Before we condemn the violence of the Milwaukee riots, we must condemn the conditions that created the violence in the first place. Those conditions crystallized in the shooting of Sylville Smith, but they did not begin with him. They began with chains in Africa, ships on the Atlantic, centuries of inequality that continues to keep schools and neighborhoods segregated. Conditions of poverty, fueled by racism and prejudice, are exacerbated by the “New Jim Crow” of mass incarceration that disproportionately targets African Americans. In the past few years, this systemic injustice has manifested in police brutality, shootings, and exonerations of officers that that have become public knowledge in the age of mass media.
Yet police officers are just the front lines of this systemic injustice that runs far deeper than policing. American policing reinforces a status quo that scapegoats African Americans, regardless of the race of the officers. But that status quo is a white supremacy so deeply ingrained in American culture that it infects us all, not just officers, many who take seriously their mission “to serve and protect.” Thus, even as I hear the desperate humanity in the uprising voices, such as the impassioned plea of Sylville Smith’s brother, Sedan, I also try to empathize with the police officer who shot Sylville. I try to imagine being an enforcer of law in a nation armed to the teeth. I try to imagine how a career of dealing with people at their most dangerous would affect my thoughts. When police officers take all the blame for violence against African Americans when the responsibility for our culture of racism spreads so far and wide, they ironically become scapegoats on behalf of a scapegoated community.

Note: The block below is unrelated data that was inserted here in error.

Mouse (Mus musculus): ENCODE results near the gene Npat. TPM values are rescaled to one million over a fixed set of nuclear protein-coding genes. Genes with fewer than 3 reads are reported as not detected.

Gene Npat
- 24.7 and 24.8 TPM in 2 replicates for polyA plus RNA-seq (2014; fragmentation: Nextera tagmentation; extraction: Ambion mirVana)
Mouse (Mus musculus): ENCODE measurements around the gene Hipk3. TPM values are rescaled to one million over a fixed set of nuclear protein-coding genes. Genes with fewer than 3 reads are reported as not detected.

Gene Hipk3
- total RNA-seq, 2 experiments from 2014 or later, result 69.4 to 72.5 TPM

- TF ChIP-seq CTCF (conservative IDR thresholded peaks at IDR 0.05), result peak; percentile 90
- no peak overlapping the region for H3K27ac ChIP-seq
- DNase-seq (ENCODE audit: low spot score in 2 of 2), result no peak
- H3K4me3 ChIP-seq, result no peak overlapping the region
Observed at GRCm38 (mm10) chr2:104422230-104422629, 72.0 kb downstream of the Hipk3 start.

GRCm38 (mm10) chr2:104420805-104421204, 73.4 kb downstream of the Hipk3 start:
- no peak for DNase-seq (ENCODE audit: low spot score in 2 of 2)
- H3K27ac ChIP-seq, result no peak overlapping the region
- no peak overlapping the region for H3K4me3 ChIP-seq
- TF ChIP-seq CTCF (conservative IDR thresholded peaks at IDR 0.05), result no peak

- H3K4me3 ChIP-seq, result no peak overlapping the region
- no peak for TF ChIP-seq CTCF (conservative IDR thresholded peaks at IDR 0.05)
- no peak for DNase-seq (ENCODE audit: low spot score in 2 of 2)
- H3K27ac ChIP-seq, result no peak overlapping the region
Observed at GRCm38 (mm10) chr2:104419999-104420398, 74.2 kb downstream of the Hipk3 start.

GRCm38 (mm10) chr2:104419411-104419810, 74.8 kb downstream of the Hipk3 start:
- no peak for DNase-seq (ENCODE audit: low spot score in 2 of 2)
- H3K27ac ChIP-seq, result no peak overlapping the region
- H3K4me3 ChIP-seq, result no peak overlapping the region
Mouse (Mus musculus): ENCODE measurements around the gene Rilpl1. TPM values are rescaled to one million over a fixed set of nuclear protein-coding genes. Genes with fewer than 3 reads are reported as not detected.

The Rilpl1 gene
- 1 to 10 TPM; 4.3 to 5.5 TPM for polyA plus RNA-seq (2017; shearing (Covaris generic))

This is not to deny the need for consequences for excessive force or training to avoid lethal action, or to deny “blue privilege” which allows most officers who kill African Americans to avoid any consequence. (Even if the police video reveals that the officer shot in self-defense, more training must be devoted to de-escalation, and the fear that leads to escalation is an indictment of our culture, not just policing). Nor is this to excuse the random violence of the protests that have harmed innocent business owners, injured police officers, and led to arrests. But it is to suggest that we look to the deep, human pain finding its expression in fear and violence. While some wish to dehumanize protestors and others want to dehumanize officers, there is nothing more human than responding to fear and violence with more violence and fear. This cycle of negative mimesis is a large part of how humans relate to one another, especially when barriers prevent us from truly coming to know each other.
But we can do better. We can relate to each other in empathy and compassion by acknowledging and breaking down the systemic barriers that segregate us. It is up to those of us with privilege to break the cycle of violence by first dismantling and healing the damage from our own. As we come to the see humanity of those we demonize, even through the flames of violence, we will recognize the redeeming truth: that our humanity is bound up together.